Genesis 12-17; Abraham 1-2: “To Be a Greater Follower of Righteousness” (February 7-13)

Melchizedek Blesses Abraham” (detail), by Walter Rane

God rewards those who diligently seek Him. (See Hebrews 11:6.)

Abraham lived in an idolatrous society, but he somehow came into possession of sacred records kept by his ancestors, and he wanted the same blessings they had received: greater knowledge, greater righteousness, and the Priesthood. (See Abraham 1:1-4.)

In response, God led Abraham and his people away from Chaldea (Babylon) to Canaan (Israel), and He promised to bless Abraham’s posterity, temporally and spiritually. (See Abraham 2:9-11, Genesis 12:1-3, Genesis 13:14-17, Genesis 15:1-6, Genesis 17:1-8.)

Abraham also received the priesthood under the hand of Melchizedek. (See Genesis 14:18-20, Joseph Smith Translation: Genesis 14:25-40, Doctrine and Covenants 84:14.)

In Abraham’s experience, we see the generosity of God. Several times in the narrative, Abraham was willing to settle for lesser blessings, because the full blessings appeared to be unrealistic. Each time, God reaffirmed that Abraham and his wife Sarah would receive everything they had been promised. (See Genesis 15:2-6, Genesis 17:18-21.)

Here are some lessons I’ve learned from these chapters, with relevant blog posts:

Blog Posts: February 8-13

The Abrahamic Covenant

God repeated a set of promises to Abraham over and over again. When some of the promises seemed unlikely to happen, God reaffirmed to Abraham that they would all literally be fulfilled. These promises appear for the first time in Genesis 12:2-3. Here is that passage, as it appears in the King James Version of…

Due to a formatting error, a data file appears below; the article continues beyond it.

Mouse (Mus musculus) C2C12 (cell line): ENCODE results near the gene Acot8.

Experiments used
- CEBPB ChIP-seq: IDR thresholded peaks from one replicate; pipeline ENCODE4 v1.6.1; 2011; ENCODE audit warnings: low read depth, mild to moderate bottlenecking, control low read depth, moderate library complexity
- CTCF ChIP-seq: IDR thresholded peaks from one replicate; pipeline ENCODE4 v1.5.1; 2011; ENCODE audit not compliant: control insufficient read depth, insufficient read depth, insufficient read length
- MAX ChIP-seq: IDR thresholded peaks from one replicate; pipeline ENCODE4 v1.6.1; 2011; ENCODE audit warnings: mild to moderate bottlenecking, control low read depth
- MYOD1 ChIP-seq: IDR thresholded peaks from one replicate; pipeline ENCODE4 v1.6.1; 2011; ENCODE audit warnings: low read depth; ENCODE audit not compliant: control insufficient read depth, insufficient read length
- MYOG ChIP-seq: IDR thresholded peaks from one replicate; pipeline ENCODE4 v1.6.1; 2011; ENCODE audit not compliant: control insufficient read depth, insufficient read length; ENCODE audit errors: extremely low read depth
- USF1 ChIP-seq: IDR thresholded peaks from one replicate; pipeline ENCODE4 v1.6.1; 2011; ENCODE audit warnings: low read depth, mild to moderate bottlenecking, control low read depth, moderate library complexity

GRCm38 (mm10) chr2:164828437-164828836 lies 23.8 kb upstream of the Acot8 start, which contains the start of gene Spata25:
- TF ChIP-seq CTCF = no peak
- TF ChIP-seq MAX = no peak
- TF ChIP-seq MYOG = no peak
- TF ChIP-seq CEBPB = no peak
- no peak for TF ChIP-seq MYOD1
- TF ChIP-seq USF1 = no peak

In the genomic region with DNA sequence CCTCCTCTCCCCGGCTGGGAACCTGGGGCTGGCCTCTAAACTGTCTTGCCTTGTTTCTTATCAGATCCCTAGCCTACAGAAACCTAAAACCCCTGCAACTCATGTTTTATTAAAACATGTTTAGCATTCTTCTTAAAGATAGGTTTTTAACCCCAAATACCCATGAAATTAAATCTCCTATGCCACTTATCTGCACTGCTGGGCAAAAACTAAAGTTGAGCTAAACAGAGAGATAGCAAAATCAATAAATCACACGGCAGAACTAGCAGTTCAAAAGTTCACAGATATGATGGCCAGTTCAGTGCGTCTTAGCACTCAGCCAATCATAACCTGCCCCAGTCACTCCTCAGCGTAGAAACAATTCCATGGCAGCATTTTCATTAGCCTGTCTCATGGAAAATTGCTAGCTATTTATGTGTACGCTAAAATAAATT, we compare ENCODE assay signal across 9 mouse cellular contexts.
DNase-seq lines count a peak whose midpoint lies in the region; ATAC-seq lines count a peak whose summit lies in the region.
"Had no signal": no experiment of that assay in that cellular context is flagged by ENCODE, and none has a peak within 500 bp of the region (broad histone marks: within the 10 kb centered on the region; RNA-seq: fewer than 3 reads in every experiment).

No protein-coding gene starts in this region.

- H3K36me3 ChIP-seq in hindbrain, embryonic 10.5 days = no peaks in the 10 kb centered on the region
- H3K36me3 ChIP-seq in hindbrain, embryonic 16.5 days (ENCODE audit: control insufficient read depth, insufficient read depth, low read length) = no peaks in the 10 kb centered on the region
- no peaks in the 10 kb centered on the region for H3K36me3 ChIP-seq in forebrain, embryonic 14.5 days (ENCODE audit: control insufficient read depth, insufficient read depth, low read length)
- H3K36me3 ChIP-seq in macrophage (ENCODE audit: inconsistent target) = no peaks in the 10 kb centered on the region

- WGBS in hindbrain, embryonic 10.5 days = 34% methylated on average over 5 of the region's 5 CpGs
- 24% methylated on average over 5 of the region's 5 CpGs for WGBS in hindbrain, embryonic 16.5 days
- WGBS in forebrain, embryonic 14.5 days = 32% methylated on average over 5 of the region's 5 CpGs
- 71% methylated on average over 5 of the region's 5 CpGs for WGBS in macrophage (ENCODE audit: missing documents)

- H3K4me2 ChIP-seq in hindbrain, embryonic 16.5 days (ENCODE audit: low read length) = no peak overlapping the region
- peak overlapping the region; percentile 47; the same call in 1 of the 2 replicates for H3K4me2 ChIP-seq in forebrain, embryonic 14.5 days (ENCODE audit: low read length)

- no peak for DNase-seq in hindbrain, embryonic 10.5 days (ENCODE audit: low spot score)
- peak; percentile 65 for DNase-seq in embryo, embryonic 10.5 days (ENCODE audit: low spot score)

Father of Many

Why did God change Abram’s name? The name Abram (a variant of Abiram) consists of two parts: ab (אָב), meaning “father,” and rum (רוּם), meaning “exalted” or “lifted up.” You could translate the name as “exalted father,” or “father who is respected and admired.” When Abram was 90 years old, God appeared to him and…

Abram and Lot: No Strife

The beginning of strife is as when one letteth out water: therefore leave off contention, before it be meddled with.Proverbs 17:14 As Abram and his nephew Lot returned from Egypt to the promised land of Canaan, there was a dispute among their people. Instead of letting the issue fester, Abram said to Lot, “Let there be no strife, I pray…

Going to Egypt

I’ve been reflecting today on Abraham’s time in Egypt. God led him to the land of Canaan and promised that his descendants would live there, but shortly after, Abraham and his family moved to Egypt, seeking relief from a severe famine. (See Genesis 12:6-10, Abraham 2:18-21.) Abraham’s grandson Jacob moved to Egypt years later, again…

A Land of Promise

Abraham recognized that it was time for a change. “I, Abraham, saw that it was needful for me to obtain another place of residence,” he wrote (Abraham 1:1). God had promised to lead him by the hand (Abraham 1:18), and take him to “a strange land” where his descendants would become “a great nation” (Genesis 12:1-2). The…

“Eternity Was Our Covering”

As Abraham traveled from Haran to Canaan, he and his family camped in tents. He later described the experience in these words: “Eternity was our covering and our rock and our salvation, as we journeyed” (Abraham 2:16). Elder Dale G. Renlund quoted this passage as he taught students how to deal with anxiety about an…

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